photo by Craig Smith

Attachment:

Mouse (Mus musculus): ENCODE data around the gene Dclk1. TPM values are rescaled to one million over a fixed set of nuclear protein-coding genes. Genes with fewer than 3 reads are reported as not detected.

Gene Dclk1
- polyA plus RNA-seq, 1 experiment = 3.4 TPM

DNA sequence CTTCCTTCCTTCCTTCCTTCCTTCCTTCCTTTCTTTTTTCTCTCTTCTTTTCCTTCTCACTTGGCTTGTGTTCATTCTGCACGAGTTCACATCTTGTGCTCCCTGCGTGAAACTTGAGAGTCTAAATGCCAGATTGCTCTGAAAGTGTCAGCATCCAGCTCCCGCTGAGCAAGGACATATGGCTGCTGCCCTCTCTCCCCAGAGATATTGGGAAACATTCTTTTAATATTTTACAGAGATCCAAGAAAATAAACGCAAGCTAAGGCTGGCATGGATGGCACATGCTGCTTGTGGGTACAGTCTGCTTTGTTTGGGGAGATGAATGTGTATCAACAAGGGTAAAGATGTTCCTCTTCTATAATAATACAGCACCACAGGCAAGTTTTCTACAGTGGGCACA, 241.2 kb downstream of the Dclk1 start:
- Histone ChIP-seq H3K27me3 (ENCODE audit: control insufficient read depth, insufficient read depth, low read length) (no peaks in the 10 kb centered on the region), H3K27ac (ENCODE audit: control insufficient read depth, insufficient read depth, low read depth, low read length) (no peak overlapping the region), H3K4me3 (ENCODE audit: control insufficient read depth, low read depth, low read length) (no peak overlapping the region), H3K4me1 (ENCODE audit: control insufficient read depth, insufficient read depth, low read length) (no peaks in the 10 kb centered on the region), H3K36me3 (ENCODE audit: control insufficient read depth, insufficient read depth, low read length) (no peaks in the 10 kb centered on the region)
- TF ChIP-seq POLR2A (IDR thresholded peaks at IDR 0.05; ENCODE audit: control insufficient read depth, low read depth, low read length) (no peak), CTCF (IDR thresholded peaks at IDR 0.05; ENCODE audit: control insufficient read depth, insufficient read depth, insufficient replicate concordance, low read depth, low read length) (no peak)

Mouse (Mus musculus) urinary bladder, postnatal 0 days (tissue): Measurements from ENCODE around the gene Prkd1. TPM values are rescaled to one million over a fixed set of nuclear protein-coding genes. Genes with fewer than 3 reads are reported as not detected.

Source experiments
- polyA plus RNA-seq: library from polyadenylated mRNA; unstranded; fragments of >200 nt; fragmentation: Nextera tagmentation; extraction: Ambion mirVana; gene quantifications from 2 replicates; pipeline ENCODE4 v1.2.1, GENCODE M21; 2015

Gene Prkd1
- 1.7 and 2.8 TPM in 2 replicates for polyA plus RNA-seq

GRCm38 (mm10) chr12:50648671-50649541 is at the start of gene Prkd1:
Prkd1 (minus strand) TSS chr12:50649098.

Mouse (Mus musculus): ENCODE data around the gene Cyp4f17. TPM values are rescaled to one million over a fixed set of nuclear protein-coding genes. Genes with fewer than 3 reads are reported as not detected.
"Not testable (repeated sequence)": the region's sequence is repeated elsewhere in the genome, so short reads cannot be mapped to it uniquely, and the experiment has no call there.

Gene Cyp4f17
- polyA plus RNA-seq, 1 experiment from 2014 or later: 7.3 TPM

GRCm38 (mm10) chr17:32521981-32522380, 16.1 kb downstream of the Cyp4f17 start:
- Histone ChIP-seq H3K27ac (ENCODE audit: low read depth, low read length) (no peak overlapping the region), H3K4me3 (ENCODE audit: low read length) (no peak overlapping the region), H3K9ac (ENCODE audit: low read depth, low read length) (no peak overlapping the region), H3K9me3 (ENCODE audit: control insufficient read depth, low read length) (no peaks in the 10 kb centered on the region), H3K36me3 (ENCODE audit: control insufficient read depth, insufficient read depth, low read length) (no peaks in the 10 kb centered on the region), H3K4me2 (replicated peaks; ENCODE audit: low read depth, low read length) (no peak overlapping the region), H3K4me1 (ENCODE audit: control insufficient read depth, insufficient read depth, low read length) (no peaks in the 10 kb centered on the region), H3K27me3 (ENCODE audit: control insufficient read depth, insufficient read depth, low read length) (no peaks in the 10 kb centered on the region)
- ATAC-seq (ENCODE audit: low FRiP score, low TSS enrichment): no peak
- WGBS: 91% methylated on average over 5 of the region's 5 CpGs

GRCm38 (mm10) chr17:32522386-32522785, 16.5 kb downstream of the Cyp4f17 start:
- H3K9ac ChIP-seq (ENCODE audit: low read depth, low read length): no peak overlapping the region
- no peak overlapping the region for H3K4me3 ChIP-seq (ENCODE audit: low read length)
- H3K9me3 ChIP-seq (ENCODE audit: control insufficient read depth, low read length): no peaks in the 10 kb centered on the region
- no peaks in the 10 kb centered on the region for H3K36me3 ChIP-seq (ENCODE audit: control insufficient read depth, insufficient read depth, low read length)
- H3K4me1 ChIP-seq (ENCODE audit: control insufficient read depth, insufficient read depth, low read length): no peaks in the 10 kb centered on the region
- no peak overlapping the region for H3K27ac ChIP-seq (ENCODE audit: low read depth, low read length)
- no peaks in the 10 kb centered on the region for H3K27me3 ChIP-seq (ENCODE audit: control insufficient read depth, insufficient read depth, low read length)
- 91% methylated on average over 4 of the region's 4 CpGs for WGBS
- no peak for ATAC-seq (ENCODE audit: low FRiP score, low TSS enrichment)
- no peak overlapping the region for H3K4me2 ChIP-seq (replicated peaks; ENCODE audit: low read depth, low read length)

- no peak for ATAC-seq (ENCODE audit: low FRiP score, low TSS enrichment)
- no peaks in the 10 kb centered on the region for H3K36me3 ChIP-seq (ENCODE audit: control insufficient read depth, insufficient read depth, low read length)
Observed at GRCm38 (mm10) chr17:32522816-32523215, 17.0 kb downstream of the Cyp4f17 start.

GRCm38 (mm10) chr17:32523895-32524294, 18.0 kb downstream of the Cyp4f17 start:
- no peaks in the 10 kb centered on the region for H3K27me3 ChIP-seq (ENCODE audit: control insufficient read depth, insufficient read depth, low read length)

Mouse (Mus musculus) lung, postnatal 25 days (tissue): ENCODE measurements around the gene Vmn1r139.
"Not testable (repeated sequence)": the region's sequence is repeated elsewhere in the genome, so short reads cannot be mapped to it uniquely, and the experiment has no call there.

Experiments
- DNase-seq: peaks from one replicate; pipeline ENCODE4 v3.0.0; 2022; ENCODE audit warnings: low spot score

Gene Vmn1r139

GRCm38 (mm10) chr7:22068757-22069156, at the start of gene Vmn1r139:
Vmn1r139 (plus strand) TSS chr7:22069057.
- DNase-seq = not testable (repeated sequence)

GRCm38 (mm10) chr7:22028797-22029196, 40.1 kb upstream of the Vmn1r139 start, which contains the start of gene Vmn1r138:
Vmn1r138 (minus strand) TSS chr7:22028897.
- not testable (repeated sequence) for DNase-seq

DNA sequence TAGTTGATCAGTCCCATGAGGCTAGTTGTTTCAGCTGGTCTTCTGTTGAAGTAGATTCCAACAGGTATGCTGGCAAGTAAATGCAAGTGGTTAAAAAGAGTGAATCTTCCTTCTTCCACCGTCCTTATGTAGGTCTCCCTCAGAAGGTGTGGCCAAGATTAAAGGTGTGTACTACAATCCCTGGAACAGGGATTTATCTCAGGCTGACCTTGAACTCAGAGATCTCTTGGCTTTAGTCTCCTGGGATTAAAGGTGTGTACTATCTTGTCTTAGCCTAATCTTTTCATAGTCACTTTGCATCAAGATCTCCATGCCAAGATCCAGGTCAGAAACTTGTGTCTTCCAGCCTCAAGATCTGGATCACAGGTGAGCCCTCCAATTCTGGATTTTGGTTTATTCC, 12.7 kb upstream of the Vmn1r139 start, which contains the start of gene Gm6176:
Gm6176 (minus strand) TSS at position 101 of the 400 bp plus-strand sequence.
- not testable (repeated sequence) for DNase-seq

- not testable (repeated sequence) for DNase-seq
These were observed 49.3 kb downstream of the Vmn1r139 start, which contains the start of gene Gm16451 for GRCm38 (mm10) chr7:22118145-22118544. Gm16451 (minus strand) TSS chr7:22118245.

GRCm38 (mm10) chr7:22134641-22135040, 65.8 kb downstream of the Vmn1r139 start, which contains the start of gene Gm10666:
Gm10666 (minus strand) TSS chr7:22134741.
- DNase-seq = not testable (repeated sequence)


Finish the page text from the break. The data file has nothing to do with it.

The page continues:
Solving global warming isn't only about installing majestic wind turbines and glistening solar energy systems in the desert. One of the cheapest, most effective, and safest ways to reduce global warming pollution is to increase our energy efficiency. In fact, by using energy efficiency technologies and today's know-how, we could cut our global warming pollution by a third. So why aren't we? In the United States, we're off to a good start - innovation and improvements over the past 30 years have allowed our economy to grow faster than our energy consumption. Unfortunately, in the next 22 years our electricity consumption is expected to grow by 25%. That'll mean an extra 550 million tons of CO2 each year that we'll have to reduce to stop global warming. The good news is that by aggressively improving our energy efficiency now, we can nearly eliminate this increase. It'll take leadership, but there are plenty of examples of how energy efficiency has worked. For example, people using energy-efficient appliances in 2007 avoided global warming pollution equivalent to nearly 27 million cars. If everyone did likewise -- and we similarly improved America's buildings, industry, and transportation -- we could reduce annual emissions equivalent to nearly 400 million cars. That's 2 billion fewer tons of carbon dioxide (more than 6,000 times the weight of the Empire State Building!). Building for energy-efficiency: In the United States alone, buildings are responsible for 25-35% of greenhouse gas emissions. By making simple changes, like using the proper amount of insulation, we can save half of the energy it takes to heat, cool, light, and otherwise provide power to buildings. And, with buildings lasting for 40-50 years or more, efficiency choices we make now will last at least a generation. Cutting fuel costs on the road: CO2 emissions from cars and trucks account for about one-third of all energy-related global warming pollution in the United States. Cars bought in the United States last year averaged only 20 miles per gallon (mpg), which is less than half the gas mileage available on the most efficient cars today and about the same as a 1908 Model T. We can do better than a car introduced 100 years ago. With American innovation and technology, we can offer all cars with much better fuel economy and the same level of safety and features we expect. And the opportunities are not just available for cars: heavy-duty trucks, which transport about 60% of the goods we buy and use 39 billion gallons of fuel every year, can also become more efficient. Effective gas mileage standards and support for innovative technologies will keep our transportation system moving while greatly decreasing our environmental impact. Making new appliances more energy-efficient: By using energy-efficient products at home and at work, we can significantly reduce our greenhouse gas emissions without sacrificing function, style, or features. For the home and at work, we already have excellent federally rated EnergyStar appliances that are designed to use 10 to 50 percent less energy and water than other appliances. In a nutshell -- buy the most efficient technologies available. Stop wasting energy at home, at work, and on the road. And importantly - ask your leaders to set new standards for efficiency for all sectors, so that from now on 'best practice' in energy efficiency becomes normal practice for everyone.